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Physics students go all out on model houses


August 25. 2013 5:05AM
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LIMA — For a senior in high school, Zach Long and his buddies have a pretty nice pad.



A chandelier in the living room, disco ball in the bedroom, bar lights in the kitchen, and a lighted swimming pool and sand volleyball court outside.



Not bad, but the “coolest” room in the Temple Christian School physics students’ model-scale house is the bathroom, specifically a running shower. No other house has one.



“We just kept adding stuff and adding stuff,” Zach said. “Our theory was go big or go home.”



While the shower drew the most attention, teacher Mark Coulter is most impressed with the wiring. After all, that’s what the project was all about.



The student groups of three or four had to build at least a four-room house wired three different ways, including with a combination circuit, the most difficult. It involved at least one light with two switches.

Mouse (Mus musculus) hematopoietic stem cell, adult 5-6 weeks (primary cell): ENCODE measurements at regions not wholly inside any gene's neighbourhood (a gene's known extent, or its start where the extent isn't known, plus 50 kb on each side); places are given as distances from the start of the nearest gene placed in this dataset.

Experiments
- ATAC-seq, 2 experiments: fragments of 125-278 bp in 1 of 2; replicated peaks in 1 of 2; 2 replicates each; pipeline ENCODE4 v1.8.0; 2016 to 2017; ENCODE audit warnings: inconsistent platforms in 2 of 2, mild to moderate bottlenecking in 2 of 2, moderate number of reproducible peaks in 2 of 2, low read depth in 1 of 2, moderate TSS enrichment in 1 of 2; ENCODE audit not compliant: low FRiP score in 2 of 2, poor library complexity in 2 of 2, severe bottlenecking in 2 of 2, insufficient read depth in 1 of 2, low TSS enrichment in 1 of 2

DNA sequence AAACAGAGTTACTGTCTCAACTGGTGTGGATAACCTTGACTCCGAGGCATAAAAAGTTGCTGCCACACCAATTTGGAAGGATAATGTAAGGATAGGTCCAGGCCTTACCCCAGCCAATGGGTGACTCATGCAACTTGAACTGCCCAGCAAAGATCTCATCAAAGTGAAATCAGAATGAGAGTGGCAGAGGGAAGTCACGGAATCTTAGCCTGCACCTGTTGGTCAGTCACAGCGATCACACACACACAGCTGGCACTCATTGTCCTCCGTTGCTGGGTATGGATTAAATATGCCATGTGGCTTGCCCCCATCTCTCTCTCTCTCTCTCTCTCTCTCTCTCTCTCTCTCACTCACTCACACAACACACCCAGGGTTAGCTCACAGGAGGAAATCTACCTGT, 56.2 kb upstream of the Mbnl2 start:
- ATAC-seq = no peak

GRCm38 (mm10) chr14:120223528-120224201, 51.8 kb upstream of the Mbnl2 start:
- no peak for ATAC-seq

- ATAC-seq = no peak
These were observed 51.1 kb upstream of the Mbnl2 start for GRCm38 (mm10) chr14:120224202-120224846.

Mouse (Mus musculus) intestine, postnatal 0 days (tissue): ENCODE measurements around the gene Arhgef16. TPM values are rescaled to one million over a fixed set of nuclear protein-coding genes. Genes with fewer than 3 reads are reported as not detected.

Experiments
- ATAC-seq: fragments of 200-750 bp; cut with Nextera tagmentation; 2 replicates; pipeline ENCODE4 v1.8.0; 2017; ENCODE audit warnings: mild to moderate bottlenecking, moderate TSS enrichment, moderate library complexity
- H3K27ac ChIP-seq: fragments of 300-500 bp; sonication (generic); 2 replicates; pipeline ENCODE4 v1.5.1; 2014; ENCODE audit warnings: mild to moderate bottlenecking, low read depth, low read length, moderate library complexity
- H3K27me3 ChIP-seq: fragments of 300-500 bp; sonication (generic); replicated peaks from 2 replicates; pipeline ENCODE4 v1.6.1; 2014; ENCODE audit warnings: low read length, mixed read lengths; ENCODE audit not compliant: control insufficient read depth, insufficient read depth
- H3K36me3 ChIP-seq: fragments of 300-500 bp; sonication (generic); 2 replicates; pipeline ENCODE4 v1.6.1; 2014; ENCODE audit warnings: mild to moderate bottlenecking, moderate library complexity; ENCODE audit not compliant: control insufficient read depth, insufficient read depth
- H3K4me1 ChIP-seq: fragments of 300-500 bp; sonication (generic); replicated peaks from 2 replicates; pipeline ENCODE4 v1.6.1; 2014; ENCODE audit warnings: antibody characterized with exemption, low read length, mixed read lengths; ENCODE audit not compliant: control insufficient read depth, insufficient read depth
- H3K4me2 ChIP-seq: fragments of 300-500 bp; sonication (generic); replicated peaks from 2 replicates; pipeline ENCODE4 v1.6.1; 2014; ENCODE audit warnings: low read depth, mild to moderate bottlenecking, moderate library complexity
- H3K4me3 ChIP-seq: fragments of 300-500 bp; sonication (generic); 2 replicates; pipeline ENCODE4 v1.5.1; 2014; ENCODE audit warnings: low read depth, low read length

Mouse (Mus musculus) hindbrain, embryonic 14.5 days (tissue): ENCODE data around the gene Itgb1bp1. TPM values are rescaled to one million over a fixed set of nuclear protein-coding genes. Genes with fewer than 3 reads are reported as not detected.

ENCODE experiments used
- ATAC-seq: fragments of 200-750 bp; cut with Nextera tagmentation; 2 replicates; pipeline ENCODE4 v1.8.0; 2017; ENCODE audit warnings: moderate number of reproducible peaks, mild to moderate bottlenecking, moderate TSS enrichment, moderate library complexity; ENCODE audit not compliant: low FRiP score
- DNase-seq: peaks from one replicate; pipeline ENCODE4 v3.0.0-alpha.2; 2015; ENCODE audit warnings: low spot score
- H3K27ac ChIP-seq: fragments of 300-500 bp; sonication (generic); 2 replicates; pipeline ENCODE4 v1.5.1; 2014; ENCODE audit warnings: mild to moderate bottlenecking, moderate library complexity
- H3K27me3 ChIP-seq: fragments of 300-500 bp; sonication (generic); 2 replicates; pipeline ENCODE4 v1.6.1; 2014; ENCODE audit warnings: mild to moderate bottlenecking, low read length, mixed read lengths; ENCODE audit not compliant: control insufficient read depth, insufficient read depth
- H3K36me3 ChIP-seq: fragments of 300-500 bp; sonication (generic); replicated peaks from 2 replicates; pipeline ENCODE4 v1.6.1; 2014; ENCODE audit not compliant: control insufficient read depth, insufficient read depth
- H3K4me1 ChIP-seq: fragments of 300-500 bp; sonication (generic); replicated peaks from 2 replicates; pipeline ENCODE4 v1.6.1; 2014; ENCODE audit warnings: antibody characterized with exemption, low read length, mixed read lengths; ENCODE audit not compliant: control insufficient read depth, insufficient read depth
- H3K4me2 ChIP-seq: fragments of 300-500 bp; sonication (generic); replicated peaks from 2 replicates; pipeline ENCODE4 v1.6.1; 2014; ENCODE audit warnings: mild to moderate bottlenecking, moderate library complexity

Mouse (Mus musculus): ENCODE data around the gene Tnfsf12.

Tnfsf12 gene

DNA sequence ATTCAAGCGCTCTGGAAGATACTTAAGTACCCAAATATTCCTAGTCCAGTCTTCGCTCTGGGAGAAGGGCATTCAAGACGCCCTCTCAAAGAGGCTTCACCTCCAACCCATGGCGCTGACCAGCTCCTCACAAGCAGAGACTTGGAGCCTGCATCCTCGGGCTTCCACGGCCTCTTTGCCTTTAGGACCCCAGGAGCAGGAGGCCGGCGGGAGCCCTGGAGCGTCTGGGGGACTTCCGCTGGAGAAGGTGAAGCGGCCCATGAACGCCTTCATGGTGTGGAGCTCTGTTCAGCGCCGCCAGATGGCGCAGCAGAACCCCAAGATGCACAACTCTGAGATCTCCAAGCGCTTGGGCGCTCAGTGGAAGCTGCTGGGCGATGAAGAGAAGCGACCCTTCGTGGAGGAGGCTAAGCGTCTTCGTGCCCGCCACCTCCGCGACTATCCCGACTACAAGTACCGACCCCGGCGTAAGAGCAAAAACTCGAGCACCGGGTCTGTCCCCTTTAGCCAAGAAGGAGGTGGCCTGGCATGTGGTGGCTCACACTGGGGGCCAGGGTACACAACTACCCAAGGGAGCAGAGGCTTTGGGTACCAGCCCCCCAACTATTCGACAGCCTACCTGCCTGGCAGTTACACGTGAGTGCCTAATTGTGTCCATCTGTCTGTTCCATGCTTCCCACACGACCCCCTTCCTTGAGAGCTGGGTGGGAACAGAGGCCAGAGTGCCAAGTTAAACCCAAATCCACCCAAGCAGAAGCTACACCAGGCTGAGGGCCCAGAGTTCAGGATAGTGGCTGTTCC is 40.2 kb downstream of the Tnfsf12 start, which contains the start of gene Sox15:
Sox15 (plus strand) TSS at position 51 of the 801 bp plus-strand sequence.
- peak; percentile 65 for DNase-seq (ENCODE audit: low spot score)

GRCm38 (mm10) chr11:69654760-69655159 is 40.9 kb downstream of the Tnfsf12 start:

“Instead of just fully focusing on the equations and the concepts, it is the application,” Coulter said of the project. “There is no better way to learn it than to really practice it and make it applicable. It’s really basic electrical engineering.”



While they worked long hours on the project, including outside school, students had lots of fun too. An action figure, made to look like Coulter, lounged inside one room of Long’s house. A “family” photo of one group hung in the living room of one house.



Using tongue depressors, Junior Loren Crawford’s group went with a log cabin look. Two bed rooms, one decorated for a boy complete with a “Lady Luck” poster, and the other for a girl, each had working ceiling fans. Loren’s favorite room is the kitchen.



“All the furniture is relatively matching and with the parallel circuit, it’s the brightest room,” she said.



The juniors and seniors also kept journals, drew schematic designs, and wrote reflective summaries of why they wired the way they did.



Loren is interested in architecture, so was especially excited about the project.



“We could just have a quiz and draw a parallel circuit,” she said. “But it was cool to be able to make one for yourself, and know that I’m a junior in high school and know three basic wirings that are in houses all over.”






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